The National Health Commission of China has announced that it would place monkeypox (mpox) infection management on the same level as COVID-19.
According to the health authority, monkeypox will be placed under Category B alongside COVID19, SARS, and AIDS. With this designation, the Chinese government will be able to effect emergency measures. These include public gathering restrictions, school suspensions, and closing down public spaces or areas when there’s an outbreak.
These measures are important because China has seen an increase in reported cases in several regions of the country, the NHC said. “Over 20 provinces have reported monkeypox cases in China since the first imported case in September 2022 and the beginning of locally transmitted cases in June 2023, triggering continued outbreaks and ‘hidden’ transmissions.’’
The Center for Disease Control and Prevention said on September 8 that China documented only 501 monkeypox cases in August, with no serious cases or fatalities.
China finally downgraded COVID-19 to Category B in 2022 from the top level Category A, three years after strict restrictions were implemented in the country. The government had locked down cities and authorized quarantine for patients and their relatives.
According to the 2022-2023 Monkeypox Outbreak Global Map, there have been 89,889 laboratory-confirmed monkeypox cases and 150 deaths worldwide between January 2022 and August 2023.
The United States had the highest number of cases and fatalities when monkeypox was an international public health concern. Countries like Argentina, Spain, and Brazil also recorded a relatively significant number of cases.
In May, the World Health Organization declared an end to the monkeypox global health emergency, which makes China’s decision all the more puzzling.
Monkeypox, a viral disease, first emerged in 1958 in monkeys kept for research. Scientists discovered the virus in the Democratic Republic of the Congo in 1970 when humans contracted it.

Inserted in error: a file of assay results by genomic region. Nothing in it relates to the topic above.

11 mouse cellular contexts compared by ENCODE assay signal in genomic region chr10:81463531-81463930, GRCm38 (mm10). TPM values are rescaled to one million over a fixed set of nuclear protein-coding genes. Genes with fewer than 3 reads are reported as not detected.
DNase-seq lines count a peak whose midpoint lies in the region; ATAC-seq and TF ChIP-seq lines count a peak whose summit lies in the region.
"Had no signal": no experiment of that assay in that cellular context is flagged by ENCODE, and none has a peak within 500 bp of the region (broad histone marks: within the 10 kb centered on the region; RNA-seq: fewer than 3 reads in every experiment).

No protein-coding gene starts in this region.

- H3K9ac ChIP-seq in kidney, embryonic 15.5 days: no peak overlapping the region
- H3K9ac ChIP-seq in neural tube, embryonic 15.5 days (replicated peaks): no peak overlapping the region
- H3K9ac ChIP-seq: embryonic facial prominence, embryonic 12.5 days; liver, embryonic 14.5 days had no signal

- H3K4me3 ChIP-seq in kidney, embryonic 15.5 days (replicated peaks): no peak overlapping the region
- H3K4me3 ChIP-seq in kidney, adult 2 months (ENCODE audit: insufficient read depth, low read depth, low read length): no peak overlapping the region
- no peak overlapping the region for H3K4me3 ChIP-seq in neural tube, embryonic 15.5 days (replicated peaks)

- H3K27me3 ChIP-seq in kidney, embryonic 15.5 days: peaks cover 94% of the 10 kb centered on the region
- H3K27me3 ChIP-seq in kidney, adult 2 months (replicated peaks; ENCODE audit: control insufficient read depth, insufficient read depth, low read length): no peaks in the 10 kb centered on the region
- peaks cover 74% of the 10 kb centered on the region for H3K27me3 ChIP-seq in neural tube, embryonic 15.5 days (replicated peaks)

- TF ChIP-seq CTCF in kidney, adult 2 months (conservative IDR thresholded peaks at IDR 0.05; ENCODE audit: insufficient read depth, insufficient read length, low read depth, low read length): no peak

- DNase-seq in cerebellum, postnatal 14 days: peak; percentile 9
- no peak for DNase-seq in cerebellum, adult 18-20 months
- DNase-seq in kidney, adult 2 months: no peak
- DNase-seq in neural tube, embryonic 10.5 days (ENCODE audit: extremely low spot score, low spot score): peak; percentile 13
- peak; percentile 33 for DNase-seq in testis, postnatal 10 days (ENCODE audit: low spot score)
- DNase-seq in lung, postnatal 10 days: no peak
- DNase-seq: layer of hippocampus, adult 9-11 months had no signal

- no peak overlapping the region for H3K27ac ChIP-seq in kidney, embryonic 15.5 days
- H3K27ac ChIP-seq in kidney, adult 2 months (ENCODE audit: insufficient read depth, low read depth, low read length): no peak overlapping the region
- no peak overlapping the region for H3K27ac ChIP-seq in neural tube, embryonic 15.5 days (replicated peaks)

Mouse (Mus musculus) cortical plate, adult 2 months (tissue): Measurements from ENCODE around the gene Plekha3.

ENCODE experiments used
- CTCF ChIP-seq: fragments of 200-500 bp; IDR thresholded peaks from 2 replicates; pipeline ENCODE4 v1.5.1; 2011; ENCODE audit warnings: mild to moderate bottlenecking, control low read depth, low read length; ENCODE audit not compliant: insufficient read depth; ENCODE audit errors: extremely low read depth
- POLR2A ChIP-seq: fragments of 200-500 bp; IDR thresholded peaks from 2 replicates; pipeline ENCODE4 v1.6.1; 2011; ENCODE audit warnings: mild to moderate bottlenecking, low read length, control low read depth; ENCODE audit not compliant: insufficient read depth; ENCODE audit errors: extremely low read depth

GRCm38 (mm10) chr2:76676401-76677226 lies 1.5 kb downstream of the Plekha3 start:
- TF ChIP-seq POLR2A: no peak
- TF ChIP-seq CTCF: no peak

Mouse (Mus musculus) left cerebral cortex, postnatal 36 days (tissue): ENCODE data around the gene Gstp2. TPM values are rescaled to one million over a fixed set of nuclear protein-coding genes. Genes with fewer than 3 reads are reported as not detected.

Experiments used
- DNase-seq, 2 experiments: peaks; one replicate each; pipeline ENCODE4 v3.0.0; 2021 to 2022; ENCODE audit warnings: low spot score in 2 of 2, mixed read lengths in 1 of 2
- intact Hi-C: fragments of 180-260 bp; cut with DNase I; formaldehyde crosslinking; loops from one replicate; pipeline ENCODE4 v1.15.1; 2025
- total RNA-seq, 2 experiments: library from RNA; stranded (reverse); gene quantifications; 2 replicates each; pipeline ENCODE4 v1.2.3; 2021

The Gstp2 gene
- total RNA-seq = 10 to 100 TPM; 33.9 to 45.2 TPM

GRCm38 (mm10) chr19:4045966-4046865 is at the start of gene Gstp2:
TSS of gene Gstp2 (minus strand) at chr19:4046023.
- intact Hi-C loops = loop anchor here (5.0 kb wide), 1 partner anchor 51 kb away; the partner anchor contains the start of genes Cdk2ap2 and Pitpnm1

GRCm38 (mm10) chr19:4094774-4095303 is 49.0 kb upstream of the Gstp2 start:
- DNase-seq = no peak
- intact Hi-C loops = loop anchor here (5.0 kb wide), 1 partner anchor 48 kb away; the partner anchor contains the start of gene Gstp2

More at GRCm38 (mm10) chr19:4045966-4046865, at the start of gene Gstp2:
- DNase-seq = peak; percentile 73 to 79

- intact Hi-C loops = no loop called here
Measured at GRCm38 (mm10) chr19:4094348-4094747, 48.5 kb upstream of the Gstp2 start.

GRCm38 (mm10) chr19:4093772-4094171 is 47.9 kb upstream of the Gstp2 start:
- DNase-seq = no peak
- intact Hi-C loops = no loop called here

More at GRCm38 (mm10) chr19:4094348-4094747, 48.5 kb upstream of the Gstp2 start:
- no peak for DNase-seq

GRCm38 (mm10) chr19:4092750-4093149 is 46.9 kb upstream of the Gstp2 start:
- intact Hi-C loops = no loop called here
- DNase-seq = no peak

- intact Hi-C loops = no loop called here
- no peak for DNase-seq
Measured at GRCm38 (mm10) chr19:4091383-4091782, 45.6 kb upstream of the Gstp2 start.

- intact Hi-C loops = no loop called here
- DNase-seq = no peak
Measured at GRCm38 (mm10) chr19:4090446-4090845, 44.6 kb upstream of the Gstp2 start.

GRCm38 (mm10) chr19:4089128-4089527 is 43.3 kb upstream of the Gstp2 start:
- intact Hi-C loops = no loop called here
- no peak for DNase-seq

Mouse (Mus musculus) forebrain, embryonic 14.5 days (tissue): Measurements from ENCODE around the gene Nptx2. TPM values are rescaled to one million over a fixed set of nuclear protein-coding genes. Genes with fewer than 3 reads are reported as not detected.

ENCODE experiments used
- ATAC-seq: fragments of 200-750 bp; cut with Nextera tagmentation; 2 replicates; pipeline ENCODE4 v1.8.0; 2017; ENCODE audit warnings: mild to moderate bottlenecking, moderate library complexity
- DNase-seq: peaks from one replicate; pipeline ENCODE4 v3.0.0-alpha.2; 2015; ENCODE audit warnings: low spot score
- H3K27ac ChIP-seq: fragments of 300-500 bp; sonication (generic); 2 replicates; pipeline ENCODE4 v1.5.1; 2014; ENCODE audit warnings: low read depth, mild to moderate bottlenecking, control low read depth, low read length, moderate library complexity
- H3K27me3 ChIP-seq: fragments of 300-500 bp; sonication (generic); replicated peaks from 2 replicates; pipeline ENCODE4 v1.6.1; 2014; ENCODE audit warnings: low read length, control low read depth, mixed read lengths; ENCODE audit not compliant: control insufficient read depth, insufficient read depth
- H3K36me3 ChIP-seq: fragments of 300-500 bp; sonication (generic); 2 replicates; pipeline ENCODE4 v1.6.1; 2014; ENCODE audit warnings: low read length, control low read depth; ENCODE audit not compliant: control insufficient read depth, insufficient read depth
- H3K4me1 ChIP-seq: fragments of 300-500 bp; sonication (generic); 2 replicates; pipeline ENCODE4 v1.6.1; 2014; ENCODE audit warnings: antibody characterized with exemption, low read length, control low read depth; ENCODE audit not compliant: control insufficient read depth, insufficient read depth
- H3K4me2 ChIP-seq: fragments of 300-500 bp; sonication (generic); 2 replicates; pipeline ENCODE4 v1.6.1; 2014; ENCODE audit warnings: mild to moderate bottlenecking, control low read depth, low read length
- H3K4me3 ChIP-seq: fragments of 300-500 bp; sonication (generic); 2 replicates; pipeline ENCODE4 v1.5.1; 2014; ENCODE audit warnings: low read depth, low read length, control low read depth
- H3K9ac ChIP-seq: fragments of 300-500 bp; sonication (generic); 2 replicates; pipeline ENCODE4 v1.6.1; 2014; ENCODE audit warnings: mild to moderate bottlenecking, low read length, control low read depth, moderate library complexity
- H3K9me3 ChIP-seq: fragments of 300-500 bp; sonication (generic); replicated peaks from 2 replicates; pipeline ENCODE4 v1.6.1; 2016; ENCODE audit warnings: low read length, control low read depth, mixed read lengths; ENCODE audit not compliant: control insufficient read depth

Since then, Central and West Africa have reported most cases. Occasionally, outbreaks occur outside this region, such as the current outbreak in China discussed above, but they remain rare.
Monkeypox mimics smallpox in its presentation. After an incubation period of 6 to 16 days, affected individuals display fever, headache, muscle aches, back pain, and swollen lymph nodes. Within a few days, a rash develops, often starting on the face and spreading to other parts of the body.
Humans contract monkeypox through direct contact with infected animals, human-to-human transmission, or contaminated materials. Rodents, such as the Gambian giant rat, serve as primary reservoirs of the virus. The virus also transmits through respiratory droplets, putting healthcare workers at higher risk if they lack proper protective gear.
Doctors diagnose monkeypox primarily through patient history and physical examination. Specific laboratory tests can confirm the disease, differentiating it from other conditions like chickenpox.
Currently, no specific treatment for monkeypox exists. Patients receive care to manage and alleviate symptoms. In the event of a large outbreak, the smallpox vaccine can help reduce the risk of monkeypox among healthcare workers and high-risk individuals.
Preventing monkeypox hinges on avoiding contact with infected animals in endemic areas. Regularly cooking meat, wearing protective clothing while handling animals, and practicing good hygiene can minimize the risk of transmission. Health authorities also recommend that travelers to affected regions remain vigilant and follow guidelines to protect themselves.
In summary, while monkeypox remains less deadly and contagious than its cousin, smallpox, the global community must remain informed and prepared. Proper education, early detection, and preventive measures can curb its spread and protect vulnerable populations.
Like what you read? Subscribe to our newsletter for engaging articles, exclusive content, and the latest updates.